A residential camp helps to build independence and provides an immersive experience, which can be especially useful for language learning. However, a residential camp requires a certain level of maturity and can be tough on younger students. For children under 8 years old, it may also even difficult to find residential spaces at all. Consequently, many parents wait until their children are twelve or older before staying away from home. If your child is not quite ready for a residential camp, but has found one they like, bookmark it and consider it for a future summer.
A day camp on the other hand allows a lower level of commitment than a residential program and can be more tailored to a specific interest. Day camps can also be cheaper. However, a day camp also narrows your possible options as it needs to be within commuting distance, which can be a good or a bad thing. Consider also how your child will actually get to and from the camp on a daily basis. Are you able to drive your child? Is there public transportation available to deliver your child to early-morning activities and to safely extract them from any later nights?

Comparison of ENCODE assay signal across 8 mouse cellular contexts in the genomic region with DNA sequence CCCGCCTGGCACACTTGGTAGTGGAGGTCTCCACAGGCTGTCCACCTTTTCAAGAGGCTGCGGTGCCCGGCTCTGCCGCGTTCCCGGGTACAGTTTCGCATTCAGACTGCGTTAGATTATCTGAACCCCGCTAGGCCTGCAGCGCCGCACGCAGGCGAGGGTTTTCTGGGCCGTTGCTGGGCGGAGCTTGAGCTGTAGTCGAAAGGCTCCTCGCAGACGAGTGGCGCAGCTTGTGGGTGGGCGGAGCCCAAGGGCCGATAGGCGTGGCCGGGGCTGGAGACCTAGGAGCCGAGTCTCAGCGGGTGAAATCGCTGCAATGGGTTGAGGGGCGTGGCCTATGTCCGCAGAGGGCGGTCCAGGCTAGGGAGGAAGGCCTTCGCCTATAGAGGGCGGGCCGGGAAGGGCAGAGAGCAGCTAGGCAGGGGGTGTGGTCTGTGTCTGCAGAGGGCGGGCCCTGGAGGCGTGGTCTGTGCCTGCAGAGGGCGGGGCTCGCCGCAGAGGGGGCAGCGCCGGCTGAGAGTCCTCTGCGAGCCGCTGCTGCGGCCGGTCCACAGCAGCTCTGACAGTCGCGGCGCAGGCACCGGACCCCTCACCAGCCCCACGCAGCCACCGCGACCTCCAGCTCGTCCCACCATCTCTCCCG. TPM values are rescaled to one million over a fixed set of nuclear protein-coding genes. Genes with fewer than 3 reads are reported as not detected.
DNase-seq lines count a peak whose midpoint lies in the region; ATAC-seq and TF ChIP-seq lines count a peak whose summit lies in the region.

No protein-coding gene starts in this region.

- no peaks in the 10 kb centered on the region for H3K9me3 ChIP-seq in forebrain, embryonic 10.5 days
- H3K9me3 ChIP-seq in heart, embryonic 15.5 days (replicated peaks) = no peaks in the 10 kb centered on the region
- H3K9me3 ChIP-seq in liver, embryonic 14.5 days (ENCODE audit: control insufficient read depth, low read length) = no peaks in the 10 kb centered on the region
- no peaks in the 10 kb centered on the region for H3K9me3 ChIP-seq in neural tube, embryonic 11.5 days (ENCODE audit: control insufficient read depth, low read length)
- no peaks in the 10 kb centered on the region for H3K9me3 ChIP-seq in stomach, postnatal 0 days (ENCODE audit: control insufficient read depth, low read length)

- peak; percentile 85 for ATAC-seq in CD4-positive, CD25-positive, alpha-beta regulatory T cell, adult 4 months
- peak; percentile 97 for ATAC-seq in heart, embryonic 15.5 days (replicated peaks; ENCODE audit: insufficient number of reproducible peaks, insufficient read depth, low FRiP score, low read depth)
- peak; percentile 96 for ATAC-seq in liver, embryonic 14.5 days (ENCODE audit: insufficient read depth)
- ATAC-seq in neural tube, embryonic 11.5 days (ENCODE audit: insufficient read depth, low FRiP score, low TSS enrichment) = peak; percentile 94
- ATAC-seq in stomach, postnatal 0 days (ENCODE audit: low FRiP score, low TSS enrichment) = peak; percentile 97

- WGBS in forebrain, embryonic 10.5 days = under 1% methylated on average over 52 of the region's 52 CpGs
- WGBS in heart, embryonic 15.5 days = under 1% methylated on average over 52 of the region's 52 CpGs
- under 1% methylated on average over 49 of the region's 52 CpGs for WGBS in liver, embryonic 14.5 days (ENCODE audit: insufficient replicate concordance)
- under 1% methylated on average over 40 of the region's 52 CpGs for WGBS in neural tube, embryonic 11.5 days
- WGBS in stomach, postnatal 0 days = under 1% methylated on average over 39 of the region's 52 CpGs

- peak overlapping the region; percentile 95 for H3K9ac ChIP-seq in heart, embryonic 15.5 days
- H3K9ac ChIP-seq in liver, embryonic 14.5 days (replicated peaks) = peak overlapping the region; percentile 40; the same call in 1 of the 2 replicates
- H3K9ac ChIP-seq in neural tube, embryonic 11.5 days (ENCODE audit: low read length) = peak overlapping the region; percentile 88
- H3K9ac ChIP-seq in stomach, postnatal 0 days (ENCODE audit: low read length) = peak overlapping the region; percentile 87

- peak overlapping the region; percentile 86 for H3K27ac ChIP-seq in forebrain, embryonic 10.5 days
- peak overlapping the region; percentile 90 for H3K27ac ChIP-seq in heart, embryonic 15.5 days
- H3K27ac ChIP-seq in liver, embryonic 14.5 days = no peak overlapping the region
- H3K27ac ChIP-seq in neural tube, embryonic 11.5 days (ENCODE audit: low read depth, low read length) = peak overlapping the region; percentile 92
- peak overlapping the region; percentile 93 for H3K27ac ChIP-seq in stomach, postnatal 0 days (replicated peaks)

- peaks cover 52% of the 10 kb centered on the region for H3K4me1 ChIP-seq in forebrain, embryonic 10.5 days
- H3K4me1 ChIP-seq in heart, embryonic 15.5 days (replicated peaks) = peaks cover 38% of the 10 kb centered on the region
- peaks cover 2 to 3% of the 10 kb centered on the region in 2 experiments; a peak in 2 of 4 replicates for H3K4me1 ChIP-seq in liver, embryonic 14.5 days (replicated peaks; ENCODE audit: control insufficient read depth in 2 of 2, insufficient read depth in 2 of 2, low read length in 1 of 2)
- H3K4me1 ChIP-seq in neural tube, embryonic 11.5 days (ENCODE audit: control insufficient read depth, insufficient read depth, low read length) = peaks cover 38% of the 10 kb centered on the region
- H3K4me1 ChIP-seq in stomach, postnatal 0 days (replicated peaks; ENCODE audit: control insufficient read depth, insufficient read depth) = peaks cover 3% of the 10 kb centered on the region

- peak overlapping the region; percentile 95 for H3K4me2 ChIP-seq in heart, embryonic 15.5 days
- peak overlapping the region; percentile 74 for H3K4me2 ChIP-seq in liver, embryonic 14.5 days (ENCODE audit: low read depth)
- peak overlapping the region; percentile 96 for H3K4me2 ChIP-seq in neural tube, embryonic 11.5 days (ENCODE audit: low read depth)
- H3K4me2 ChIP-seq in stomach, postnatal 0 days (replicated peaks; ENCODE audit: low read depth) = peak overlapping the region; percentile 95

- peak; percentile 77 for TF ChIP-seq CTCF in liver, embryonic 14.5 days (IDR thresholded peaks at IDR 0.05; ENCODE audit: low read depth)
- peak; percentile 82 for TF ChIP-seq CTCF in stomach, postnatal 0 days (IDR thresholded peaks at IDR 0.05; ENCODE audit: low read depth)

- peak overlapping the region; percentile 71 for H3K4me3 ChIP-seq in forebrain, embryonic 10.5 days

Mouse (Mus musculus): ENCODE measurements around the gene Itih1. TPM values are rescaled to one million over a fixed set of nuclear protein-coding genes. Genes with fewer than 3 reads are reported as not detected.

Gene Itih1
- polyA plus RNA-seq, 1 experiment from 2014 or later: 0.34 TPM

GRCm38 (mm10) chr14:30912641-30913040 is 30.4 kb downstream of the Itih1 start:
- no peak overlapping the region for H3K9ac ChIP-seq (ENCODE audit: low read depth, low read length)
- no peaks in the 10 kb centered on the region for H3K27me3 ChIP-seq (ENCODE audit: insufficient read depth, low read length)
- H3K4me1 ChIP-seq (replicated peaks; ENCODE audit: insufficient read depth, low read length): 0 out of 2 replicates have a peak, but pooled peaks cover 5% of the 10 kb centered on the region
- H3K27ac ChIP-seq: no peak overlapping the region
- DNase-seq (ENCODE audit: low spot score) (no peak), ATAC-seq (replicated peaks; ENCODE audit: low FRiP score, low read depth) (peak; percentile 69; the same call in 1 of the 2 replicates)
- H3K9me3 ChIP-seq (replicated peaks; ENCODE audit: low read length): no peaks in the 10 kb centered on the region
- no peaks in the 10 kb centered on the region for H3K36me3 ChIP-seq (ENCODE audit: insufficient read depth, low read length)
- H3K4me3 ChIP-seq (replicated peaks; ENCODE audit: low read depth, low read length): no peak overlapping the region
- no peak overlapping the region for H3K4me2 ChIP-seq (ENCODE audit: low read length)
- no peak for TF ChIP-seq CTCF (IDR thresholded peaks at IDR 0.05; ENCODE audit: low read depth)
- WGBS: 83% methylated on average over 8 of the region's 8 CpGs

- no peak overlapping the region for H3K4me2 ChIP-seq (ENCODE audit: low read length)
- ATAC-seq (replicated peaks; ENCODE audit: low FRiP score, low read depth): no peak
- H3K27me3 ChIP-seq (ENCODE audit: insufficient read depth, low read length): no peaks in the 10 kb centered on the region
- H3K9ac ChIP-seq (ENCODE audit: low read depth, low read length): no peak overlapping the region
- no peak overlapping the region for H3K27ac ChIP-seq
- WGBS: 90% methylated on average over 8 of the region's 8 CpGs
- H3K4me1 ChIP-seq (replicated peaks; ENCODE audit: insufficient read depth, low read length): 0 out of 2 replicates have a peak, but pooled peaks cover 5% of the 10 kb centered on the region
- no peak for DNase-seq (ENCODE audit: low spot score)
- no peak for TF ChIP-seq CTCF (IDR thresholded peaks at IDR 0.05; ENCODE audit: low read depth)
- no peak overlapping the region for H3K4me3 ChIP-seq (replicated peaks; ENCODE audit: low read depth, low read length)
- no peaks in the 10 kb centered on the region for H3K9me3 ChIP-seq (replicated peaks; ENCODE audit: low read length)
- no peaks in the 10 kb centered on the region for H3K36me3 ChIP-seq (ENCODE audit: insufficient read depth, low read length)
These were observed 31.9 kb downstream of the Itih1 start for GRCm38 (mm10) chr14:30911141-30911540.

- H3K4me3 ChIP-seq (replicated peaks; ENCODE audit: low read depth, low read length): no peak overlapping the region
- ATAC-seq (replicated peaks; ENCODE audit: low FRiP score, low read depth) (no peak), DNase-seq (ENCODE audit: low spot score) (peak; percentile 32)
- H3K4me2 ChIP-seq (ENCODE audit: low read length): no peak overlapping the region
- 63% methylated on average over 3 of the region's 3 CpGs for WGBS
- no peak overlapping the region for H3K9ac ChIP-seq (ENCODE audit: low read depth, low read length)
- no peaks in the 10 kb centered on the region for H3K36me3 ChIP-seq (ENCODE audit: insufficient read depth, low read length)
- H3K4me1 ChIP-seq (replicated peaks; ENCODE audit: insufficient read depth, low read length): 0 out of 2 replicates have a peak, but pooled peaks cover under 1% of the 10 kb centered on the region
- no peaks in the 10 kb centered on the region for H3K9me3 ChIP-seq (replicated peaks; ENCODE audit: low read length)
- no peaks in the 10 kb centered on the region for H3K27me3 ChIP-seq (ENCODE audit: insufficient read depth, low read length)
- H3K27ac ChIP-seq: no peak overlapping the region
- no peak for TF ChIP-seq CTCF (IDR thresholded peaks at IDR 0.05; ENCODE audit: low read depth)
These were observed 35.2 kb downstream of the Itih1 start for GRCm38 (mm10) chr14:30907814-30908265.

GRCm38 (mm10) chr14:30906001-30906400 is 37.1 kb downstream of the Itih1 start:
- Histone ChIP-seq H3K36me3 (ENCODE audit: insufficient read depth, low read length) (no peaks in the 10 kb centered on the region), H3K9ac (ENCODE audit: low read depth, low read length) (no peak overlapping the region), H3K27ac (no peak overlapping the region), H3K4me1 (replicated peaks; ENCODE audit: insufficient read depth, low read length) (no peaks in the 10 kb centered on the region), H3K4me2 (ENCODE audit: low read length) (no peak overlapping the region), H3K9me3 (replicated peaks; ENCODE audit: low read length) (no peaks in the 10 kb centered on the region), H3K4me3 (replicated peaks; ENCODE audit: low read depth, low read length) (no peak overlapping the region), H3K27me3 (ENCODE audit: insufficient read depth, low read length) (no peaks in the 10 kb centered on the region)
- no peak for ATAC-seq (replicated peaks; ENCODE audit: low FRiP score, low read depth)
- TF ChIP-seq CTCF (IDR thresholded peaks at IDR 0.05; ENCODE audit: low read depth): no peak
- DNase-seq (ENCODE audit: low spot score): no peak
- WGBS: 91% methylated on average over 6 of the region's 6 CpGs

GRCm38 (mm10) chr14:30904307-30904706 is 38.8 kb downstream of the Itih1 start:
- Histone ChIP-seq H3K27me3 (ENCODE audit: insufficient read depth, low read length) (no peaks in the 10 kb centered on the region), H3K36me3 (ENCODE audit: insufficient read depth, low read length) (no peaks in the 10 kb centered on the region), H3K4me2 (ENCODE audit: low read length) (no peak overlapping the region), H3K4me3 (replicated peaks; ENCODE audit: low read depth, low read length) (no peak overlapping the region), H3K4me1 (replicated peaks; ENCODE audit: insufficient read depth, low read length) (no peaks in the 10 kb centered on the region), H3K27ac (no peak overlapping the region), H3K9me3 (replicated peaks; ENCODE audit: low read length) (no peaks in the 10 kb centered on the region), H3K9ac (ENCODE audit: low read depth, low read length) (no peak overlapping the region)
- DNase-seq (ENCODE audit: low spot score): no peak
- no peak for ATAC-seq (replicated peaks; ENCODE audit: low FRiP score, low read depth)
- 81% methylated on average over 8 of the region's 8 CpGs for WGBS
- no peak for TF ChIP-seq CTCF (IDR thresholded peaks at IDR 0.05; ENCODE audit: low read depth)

A virtual camp is great if you have an interest in a specialized subject, want to be taught by a particular instructor, or are worried about being able to travel due to visa or health restrictions. If designed properly, virtual camps can also provide many of the benefits of an in-person experience, such as opportunities to collaborate with other students and make friends.